• Does including my college major strengthen my resume for this particular job?
  • Have I earned any skilled certificates that are applicable for this job and should be mentioned?
  • Did I earn any educational recognitions that showcase my experience in a field related to this job?
  • Was I active in any organizations that relate to the job I’m applying for?

Resume Questions for Your Work History Section

Here we are, the big one. This is where you have to determine most carefully what to leave in, what to add, and how to beef up the descriptions of the jobs you’ve held in the past.

Have no fear, these resume questions will help get you started:

  • Was I hand-selected, recruited or sought out to fill this position?
  • What have been the most important responsibilities I’ve had?
  • Who have been the most reputed clients/companies I have worked for?
  • What are my top five professional skills?
  • Is there any specific skill or responsibility I don’t want to discuss at an interview?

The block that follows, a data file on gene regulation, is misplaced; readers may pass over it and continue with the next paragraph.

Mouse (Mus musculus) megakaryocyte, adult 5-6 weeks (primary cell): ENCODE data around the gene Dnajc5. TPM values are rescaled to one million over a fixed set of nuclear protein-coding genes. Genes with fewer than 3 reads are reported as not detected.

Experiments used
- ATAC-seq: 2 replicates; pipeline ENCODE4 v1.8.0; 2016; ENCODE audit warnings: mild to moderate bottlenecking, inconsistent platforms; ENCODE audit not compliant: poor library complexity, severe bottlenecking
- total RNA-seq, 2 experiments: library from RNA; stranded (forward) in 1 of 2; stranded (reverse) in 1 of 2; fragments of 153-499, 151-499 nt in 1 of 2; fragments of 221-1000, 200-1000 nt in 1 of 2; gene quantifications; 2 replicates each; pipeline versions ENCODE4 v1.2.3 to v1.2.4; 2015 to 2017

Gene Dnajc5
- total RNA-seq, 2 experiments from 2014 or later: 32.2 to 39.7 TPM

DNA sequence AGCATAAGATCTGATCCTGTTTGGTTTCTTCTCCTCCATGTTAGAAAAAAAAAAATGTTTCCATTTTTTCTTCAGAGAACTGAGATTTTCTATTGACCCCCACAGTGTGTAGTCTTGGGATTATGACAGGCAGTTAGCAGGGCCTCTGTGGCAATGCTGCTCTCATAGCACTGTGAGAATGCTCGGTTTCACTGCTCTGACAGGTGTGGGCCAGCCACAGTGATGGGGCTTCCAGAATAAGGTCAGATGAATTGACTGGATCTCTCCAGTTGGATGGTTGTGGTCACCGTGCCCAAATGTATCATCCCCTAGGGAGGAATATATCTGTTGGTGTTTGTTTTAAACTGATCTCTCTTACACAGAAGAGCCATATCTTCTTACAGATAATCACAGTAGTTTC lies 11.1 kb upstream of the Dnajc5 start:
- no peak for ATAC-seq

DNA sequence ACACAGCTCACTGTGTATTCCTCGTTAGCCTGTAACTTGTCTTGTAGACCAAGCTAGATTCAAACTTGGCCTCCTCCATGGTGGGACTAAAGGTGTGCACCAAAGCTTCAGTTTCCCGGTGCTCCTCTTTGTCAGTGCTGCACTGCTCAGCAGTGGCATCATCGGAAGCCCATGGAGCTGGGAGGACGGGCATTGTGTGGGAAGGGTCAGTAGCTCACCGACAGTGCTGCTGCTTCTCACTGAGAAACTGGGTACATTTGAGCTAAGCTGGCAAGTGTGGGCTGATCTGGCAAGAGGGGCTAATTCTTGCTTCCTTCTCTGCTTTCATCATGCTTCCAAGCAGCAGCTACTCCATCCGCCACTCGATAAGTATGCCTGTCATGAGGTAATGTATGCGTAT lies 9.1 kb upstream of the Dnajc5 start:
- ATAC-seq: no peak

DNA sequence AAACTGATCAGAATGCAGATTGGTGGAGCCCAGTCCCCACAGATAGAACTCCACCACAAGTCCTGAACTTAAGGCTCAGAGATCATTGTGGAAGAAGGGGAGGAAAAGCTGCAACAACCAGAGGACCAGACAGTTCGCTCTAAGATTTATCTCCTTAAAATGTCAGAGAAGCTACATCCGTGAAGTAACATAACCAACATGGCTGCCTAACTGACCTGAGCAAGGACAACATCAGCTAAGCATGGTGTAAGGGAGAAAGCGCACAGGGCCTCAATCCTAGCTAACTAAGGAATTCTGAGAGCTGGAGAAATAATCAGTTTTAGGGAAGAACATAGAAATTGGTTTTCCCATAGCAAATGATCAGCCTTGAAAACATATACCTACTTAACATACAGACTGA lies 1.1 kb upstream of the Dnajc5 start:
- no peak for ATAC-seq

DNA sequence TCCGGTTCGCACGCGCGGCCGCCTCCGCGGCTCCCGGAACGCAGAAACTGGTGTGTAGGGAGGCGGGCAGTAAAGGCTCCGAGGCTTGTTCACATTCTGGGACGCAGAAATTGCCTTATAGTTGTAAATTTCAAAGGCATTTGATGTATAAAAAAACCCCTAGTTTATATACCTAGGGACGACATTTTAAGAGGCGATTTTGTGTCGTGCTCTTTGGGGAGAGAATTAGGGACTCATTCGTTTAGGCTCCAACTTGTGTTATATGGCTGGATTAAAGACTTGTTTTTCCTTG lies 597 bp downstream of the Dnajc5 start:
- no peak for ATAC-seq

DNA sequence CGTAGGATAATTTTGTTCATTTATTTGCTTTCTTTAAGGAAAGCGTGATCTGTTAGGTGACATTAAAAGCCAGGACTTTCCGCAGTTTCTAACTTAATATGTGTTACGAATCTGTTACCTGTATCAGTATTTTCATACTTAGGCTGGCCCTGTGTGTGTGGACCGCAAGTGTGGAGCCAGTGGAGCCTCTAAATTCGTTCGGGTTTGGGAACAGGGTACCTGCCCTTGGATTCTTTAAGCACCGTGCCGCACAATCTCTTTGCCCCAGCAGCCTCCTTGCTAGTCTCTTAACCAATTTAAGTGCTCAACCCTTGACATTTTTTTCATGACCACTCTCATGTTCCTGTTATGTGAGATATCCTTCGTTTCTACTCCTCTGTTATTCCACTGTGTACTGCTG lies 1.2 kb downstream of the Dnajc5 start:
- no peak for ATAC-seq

Resume Questions for Determining Keywords

While creating your resume, you’re trying to create an impressive picture of yourself that will make you stand out to a hiring manager.

One of the best ways to do so is to use strong and powerful words that convey your skills and your achievements. To get at the keywords that will be effective for you, ask yourself these resume questions:

  • What are three of my best professional qualities?
  • What are three of my worst professional qualities?
  • If my current boss were writing my resume, how would they describe my work ethic and skill set?
  • If I apply for my dream job—doesn’t matter what—what words would I use to describe myself?
  • What values are important to the company I am applying for?

Resume Questions to Articulate Accomplishments

Few resume questions under this section might sound similar to those in the work history section, but that’s because the two are closely related together—and incredibly necessary as well.

Sometimes, it can be a bit hard & confusing to decide what all accomplishments to mention on your resume, especially if you have a good enough experience, but asking the best resume questions mentioned below to yourself for each position you’ve held can help you figuring out which ones are most effective for your resume: